PAULA DEEN AND THE WORD NIGGER 101

The Lady and Sons Restaurant - Savannah, Georgia
The Lady and Sons Restaurant – Savannah, Georgia (Photo credit: Wikipedia)

When I was surfing the news this morning I ran across Russ Bynum’s, Associated Press article about Paula Deen‘s fans venting their outrage at Food Network, for canning Paula Deen’s cooking show, just because she admitted to using the word “NIGGER.”

And of course, the fact that her N-word usage is allegedly a thing of the past is suspect, especially to Black folk. There’s no doubt in my mind using the word “nigger” is common practice for Ms.Deen. You don’t start incorporating words like nigger” into your vocabulary this late in the game; likewise racist people don’t stop using words that degrade others, when those words make them feel superior.

Now the thing about this situation is that we know Paula Deen is not the only southern belle spitting the word “nigger,” Additionally, we also know she’s not sorry about using the word; just sorry somebody had the audacity to file a lawsuit. I’m looking at Paula Deen’s situation from a different perspective though. Basically I’m taking a trip back into her past, down memory lane to when she was probably considered less than the niggers she’s calling “nigger” today.

Here is a woman, who by her own admission, before God blessed her with this fortune and fame, was about a step above what her own people call “trailer trash.” Taking just a brief excerpt from Wikipedia’s site on Paula’s biography, it would seem that she would have found it unbecoming of her, to allow words like “nigger” to even rest upon her tongue, never mind allow them to leave it. You see I couldn’t help but notice this sentence in Wikipedia‘s biography on her;

    She grew up Baptist, and is still deeply devoted to her faith…

“I can’t help but wonder; what kind of religion or faith do people like this have, that makes them so shallow and phony!”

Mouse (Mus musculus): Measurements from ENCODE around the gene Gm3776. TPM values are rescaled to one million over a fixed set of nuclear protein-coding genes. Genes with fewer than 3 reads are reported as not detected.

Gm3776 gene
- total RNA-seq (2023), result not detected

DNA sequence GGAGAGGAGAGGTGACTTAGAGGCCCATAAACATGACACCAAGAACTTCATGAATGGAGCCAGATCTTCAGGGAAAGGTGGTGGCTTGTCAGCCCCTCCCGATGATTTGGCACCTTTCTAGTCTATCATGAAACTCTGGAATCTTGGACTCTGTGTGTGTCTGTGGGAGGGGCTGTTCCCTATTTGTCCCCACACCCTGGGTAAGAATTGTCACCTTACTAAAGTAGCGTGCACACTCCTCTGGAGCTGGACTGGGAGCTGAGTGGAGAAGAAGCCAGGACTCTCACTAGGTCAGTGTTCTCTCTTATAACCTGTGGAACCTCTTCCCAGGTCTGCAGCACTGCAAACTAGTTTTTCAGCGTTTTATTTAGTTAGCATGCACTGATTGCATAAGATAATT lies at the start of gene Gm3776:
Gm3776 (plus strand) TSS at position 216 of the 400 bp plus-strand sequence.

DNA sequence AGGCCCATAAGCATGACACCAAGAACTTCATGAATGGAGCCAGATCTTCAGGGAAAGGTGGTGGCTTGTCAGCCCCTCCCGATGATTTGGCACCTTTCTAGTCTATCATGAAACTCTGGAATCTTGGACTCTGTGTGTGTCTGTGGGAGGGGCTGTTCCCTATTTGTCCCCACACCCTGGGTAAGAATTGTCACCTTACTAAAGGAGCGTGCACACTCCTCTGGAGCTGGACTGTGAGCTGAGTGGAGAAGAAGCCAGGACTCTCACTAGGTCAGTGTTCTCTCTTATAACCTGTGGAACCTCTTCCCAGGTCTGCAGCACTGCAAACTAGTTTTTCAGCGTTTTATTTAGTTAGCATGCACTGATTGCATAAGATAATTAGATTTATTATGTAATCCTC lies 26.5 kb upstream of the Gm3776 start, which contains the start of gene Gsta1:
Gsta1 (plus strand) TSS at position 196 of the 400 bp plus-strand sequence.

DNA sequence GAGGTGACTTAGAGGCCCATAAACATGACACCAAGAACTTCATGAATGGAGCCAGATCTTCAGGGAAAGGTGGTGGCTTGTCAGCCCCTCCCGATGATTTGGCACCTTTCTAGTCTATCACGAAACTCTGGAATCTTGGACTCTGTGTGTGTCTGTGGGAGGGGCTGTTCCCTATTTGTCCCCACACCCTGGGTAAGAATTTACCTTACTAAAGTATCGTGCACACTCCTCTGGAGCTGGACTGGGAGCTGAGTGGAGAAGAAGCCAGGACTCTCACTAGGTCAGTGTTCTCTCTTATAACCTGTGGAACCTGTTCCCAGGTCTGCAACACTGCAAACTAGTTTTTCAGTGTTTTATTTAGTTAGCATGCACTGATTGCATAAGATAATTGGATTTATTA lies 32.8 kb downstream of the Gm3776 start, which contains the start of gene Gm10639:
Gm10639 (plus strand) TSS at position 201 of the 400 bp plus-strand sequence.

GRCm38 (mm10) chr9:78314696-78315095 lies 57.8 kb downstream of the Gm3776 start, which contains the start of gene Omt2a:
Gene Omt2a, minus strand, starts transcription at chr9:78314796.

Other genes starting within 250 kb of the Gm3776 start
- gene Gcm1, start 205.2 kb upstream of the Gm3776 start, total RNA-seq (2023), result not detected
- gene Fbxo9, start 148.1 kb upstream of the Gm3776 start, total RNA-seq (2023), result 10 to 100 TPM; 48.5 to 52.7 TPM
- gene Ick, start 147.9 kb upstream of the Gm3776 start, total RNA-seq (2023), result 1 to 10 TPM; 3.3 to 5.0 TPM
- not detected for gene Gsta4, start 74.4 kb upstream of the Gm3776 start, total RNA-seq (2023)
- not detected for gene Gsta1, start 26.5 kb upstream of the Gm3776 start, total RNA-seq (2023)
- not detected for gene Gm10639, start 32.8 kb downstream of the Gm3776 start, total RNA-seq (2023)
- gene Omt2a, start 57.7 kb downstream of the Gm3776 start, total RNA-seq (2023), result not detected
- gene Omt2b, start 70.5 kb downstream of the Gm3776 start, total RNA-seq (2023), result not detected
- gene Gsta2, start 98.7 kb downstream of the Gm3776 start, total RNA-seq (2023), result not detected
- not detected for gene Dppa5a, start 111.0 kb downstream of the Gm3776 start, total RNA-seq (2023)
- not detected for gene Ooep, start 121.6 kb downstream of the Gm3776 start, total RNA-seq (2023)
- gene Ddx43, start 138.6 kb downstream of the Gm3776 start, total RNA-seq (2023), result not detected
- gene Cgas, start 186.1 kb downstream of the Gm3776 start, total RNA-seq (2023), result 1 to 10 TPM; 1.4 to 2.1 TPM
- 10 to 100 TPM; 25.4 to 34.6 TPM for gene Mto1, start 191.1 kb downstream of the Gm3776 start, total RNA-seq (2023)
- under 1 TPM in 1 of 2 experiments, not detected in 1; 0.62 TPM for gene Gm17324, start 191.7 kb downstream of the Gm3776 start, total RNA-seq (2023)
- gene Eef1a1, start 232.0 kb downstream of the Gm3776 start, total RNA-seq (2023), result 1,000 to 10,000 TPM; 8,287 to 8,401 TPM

But then I’m reminded that most Klug Klux Klan attended church every Sunday with their wife and children and had no problem engaging in lynchings afterwards.

Wikipedia: Deen was born Paula Ann Hiers in Albany, Georgia,[4] the daughter of Corrie A. (née Paul) and Earl Wayne Hiers, Sr.[5][6] She grew up Baptist, and is still deeply devoted to her faith.[7] Her parents died before she was 23, and an early marriage ended in divorce. In her 20s, Deen suffered from panic attacks and agoraphobia. She then focused on cooking for her family as something she could do without leaving her house.[8] Her grandmother Irene Paul had taught her the hand-me-down art of Southern cooking; one of the only places she felt safe was at her own stove, making thousands of pots of chicken and dumplings.[9] She later moved to Savannah, Georgia, with her sons. In 1989, she divorced her husband, Jimmy Deen, to whom she had been married since 1965.[2] She was left with only $200[4] and money was tight raising both her kids and her younger brother, Earl (“Bubba”). She tried hanging wallpaper, working as a bank teller, selling real estate and insurance.[9] She then started a catering service,[10] making sandwiches and meals, which her sons Jamie and Bobby delivered.

So Savannah is livid about Food Network cutting ties with somebody, whose reputation is not what they want representing their network, which attracts people from all races and walks of life. Apparently her fans feel Paula’s such a superior human being that she has the right to use the word “nigger’ when ever she pleases. Actually she does, but that said; Food Network also has the right to be selective in who they choose to make money on or represent their station. After all, Savannah residents are not the only people in the world who watch Food Network.